digestive tract, where in the crypt of the colon the loss of transcrip-
tion factor TCF4 leads to depletion of stem cells (2, 3). The Wnt
pathway has also been implicated as a self-renewal signal in the
hematopoietic system (4, 5). Alternatively, loss of the tumor sup-
pressor APC or gain of ?-catenin activity leads to deregulated
self-renewal and cancer (6, 7).
In the nervous system, the anatomical phenotypes of mouse Wnt
mutants suggest that Wnts are involved in regulating neural stem
and progenitor cell activity. Loss of Wnt1 results in malformation
of most of the midbrain and some rostral metencephalon (8), and
because of lack of proliferation (9). Recent work demonstrating
enhanced neurogenesis in vivo via exogenous expression of Wnt3a
via lentiviral vectors strengthens the model that the Wnt signaling
pathway is a major regulator of adult stem cell activity and fate in
uring the development of the nervous system, primitive
neurectodermal stem cells act as a source for the specialized
and Walsh shows that continuous Wnt signaling results in marked
and generalized hypercellularity of the brain (11).
While these studies have indicated an important role for Wnt
signaling in the control over stem cells, they bring up a number of
important questions. Where are the Wnt responsive cells located
relative to the known neurogenic zones? Is Wnt responsiveness a
hallmark of neural stem cells that enables prospective enrichment
for self-renewal? What is the direct effect of Wnt signals on neural
stem cells: is it mitogenic or does Wnt control the symmetry of fate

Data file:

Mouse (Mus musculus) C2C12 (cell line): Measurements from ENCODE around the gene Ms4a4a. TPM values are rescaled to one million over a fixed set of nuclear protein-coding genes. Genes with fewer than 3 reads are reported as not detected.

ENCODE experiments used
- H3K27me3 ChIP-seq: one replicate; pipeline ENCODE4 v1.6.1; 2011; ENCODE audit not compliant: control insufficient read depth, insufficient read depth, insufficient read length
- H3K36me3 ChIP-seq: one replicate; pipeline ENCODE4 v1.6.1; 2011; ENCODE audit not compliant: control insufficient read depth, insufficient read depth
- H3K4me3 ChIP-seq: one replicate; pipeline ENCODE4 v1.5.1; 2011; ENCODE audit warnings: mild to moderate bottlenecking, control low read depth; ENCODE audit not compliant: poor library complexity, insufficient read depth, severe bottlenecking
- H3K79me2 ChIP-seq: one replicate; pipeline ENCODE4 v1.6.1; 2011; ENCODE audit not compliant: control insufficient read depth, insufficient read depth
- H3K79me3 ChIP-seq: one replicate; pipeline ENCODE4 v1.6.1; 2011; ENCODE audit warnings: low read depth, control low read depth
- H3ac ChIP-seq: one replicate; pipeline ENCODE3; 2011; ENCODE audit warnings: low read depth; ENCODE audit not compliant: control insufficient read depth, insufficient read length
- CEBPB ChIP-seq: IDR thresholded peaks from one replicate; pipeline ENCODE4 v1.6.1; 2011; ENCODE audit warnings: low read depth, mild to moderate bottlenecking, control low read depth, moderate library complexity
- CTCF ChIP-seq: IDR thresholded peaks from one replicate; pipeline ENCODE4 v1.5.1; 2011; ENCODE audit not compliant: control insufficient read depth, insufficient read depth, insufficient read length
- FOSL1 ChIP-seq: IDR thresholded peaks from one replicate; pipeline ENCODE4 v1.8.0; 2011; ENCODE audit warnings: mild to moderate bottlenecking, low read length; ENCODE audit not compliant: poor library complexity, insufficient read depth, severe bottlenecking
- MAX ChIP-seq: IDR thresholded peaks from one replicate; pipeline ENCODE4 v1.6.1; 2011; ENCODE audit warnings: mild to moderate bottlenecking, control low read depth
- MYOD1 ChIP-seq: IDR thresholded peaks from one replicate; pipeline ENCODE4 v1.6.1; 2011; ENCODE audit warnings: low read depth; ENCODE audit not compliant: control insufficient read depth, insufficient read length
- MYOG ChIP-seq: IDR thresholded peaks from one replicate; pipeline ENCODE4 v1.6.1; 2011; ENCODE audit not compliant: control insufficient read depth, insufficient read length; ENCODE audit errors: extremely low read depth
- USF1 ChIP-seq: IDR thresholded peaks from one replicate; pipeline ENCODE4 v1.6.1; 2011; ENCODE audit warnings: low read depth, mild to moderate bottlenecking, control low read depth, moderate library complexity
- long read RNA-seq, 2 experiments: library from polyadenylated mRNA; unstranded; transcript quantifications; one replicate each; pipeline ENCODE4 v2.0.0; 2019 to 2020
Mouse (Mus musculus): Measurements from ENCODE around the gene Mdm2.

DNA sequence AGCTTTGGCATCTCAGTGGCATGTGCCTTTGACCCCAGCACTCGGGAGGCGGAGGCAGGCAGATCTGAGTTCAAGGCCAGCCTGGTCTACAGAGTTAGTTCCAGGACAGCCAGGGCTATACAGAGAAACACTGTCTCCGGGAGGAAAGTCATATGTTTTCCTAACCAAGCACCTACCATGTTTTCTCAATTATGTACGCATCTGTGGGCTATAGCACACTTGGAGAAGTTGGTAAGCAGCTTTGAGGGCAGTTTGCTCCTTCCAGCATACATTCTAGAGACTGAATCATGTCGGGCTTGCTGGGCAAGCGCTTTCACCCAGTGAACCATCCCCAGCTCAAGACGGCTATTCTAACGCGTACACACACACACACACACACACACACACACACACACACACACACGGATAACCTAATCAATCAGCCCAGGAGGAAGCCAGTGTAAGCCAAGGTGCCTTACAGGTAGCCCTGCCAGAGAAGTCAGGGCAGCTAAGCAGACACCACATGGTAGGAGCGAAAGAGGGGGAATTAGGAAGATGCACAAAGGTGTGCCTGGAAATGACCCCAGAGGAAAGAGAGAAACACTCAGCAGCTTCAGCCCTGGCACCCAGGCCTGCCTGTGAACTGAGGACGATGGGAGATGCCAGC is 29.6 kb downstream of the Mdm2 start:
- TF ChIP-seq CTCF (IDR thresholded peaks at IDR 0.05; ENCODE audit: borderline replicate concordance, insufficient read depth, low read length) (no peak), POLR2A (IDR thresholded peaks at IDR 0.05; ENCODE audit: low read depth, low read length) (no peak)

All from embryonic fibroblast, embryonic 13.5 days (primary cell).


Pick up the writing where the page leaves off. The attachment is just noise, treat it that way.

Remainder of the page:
in two daughter cells (e.g., self-renewal)? Are Wnt proteins by
themselves sufficient to act as a signal for single stem cells in
isolation or does Wnt act through indirect mechanisms? Herein we
on the fate decision of neural stem cells both in vitro and in vivo,
and use purified soluble Wnts as tools to expand and manipulate
neural stem cells in culture.
Results and Discussion
The Axin2-LacZ Reporter Visualizes Wnt Signaling in the Developing
is expressed in response to Wnt signaling (12). Insertion of a
?-galactosidase gene into the Axin2 locus (Axin2-LacZ) provides a
useful tool for visualizing cells that are actively responding to Wnt
does not lead to a detectable phenotype in the heterozygous state
(13). The pattern of endogenous Wnt pathway activation in the
developing mammalian CNS has not been previously reported.
Thus, we isolated embryos from heterozygous Axin2-LacZ mice at
embryonic day 14.5 (E14.5) and stained tissues with an anti-?-
Wnt-responsive LacZ-positive cells were found scattered